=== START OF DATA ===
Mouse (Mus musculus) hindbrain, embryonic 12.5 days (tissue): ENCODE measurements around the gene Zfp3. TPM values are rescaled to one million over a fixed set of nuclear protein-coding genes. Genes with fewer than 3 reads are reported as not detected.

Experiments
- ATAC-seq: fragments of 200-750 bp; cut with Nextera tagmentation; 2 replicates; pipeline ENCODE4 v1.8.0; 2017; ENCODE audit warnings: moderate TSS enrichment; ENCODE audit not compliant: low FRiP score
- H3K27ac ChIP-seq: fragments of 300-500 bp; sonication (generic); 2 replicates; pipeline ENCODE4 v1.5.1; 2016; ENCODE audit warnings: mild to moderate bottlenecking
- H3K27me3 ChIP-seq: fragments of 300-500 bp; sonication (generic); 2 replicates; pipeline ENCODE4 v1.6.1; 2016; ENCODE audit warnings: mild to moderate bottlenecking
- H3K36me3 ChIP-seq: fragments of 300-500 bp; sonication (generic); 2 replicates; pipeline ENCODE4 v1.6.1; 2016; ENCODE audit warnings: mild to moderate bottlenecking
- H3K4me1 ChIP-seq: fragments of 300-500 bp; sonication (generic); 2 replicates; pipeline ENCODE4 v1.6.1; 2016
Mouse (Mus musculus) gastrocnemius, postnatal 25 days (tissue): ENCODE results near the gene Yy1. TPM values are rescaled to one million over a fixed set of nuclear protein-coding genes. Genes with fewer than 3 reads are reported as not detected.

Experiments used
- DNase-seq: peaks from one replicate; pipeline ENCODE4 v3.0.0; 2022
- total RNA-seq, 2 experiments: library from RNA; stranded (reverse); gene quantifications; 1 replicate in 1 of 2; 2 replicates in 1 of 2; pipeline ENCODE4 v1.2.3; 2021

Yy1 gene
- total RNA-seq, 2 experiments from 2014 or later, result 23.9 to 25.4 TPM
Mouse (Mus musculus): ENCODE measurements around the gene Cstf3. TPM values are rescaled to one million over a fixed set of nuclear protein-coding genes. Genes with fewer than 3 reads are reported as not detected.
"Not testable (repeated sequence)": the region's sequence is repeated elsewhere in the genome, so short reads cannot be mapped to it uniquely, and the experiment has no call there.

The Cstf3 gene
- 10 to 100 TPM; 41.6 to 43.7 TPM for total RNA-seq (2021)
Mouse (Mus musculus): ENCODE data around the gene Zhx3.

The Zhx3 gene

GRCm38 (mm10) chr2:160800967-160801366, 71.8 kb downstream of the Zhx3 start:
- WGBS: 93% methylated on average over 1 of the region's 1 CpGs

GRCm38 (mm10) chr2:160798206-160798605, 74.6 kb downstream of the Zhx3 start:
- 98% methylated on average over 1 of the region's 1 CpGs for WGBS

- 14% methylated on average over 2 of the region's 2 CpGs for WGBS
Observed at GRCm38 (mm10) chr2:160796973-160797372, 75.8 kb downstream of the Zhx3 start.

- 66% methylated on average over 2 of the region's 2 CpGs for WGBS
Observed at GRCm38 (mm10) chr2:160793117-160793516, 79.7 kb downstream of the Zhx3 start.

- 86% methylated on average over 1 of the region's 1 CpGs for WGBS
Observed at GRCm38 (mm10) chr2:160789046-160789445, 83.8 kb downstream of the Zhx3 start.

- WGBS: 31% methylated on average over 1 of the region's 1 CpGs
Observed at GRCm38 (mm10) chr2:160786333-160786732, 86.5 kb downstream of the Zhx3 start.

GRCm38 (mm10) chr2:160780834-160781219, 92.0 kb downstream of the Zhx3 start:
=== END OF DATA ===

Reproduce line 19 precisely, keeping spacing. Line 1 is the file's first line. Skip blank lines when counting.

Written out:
The Zhx3 gene